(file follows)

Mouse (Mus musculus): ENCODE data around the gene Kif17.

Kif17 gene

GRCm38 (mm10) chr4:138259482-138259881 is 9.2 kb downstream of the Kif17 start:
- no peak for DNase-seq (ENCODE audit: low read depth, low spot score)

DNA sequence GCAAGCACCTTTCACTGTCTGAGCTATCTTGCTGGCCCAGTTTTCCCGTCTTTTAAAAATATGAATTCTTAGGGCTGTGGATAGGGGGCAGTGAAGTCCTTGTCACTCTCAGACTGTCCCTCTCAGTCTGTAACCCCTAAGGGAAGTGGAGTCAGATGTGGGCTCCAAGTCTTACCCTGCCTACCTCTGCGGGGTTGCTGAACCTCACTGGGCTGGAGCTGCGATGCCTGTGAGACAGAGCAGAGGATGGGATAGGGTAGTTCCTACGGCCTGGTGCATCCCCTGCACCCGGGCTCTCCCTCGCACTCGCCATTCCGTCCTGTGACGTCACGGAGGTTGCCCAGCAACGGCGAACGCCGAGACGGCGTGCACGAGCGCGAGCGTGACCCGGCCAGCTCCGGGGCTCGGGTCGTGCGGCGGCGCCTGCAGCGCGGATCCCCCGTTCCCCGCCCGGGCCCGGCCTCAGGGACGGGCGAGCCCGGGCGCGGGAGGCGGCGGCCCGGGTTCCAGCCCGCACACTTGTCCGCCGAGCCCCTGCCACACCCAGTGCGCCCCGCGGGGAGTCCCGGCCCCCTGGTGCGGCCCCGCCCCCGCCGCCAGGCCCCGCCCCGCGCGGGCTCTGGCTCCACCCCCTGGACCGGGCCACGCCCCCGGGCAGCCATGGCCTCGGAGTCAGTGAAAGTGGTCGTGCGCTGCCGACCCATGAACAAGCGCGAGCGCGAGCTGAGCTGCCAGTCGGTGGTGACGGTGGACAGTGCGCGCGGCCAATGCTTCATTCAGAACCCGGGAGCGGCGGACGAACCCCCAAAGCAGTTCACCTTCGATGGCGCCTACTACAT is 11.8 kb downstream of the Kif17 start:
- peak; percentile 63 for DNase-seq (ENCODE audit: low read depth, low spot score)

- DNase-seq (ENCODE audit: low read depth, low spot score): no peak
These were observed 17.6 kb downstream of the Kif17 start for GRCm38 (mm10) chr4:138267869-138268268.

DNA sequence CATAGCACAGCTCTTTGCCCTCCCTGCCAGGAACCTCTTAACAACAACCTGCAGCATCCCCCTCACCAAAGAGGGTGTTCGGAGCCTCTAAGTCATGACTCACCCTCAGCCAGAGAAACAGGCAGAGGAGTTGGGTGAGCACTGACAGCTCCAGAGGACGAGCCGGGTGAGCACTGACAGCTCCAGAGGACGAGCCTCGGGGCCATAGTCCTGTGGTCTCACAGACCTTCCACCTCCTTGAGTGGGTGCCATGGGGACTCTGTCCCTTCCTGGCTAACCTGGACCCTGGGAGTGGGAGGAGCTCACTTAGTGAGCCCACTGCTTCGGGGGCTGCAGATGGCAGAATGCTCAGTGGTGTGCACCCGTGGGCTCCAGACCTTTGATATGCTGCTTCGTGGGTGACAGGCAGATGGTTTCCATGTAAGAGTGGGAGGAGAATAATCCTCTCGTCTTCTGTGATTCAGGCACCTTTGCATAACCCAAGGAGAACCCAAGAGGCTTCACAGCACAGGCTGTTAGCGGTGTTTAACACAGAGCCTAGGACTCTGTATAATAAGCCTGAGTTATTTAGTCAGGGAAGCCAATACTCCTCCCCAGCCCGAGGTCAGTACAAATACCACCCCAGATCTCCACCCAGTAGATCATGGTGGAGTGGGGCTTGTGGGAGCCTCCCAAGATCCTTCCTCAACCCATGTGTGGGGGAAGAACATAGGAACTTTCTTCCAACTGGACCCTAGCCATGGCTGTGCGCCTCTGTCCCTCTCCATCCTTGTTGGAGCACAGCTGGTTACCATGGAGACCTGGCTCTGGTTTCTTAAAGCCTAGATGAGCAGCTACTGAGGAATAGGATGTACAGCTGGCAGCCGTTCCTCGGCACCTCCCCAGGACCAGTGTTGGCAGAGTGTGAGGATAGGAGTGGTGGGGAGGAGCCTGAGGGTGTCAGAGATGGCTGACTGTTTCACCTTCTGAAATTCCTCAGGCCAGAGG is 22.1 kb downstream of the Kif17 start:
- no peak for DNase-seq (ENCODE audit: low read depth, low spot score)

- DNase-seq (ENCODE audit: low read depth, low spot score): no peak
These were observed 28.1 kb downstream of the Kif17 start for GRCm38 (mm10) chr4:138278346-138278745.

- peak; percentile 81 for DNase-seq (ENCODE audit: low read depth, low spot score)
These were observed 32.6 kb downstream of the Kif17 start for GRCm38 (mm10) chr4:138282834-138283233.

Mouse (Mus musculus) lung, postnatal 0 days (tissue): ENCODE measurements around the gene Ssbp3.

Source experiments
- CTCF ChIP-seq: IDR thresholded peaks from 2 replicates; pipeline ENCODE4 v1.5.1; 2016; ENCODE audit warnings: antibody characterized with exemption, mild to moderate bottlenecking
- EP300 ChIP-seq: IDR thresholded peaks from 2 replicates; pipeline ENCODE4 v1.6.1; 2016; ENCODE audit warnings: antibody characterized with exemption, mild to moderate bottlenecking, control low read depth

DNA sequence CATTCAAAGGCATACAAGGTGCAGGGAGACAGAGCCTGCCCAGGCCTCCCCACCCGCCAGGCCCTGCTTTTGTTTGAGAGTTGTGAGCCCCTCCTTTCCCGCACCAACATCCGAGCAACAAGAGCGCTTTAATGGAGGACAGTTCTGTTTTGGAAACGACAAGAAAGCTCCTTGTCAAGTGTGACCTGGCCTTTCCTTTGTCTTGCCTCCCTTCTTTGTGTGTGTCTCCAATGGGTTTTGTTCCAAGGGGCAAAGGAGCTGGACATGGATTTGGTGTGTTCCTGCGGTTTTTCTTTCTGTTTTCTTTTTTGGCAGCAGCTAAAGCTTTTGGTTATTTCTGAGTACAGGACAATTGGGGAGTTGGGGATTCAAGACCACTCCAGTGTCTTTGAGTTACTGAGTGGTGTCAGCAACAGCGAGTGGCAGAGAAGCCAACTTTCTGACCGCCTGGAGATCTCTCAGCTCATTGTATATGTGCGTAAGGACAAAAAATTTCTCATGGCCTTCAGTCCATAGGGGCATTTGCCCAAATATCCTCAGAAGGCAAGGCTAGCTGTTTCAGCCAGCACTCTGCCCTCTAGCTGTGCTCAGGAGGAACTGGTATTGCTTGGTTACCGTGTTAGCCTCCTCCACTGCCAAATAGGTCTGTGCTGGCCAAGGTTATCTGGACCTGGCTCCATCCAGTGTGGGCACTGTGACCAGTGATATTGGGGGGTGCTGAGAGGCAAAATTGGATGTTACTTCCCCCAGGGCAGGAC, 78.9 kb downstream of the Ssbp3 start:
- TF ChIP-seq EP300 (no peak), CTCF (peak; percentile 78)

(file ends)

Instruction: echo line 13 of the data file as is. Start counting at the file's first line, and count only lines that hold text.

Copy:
- peak; percentile 81 for DNase-seq (ENCODE audit: low read depth, low spot score)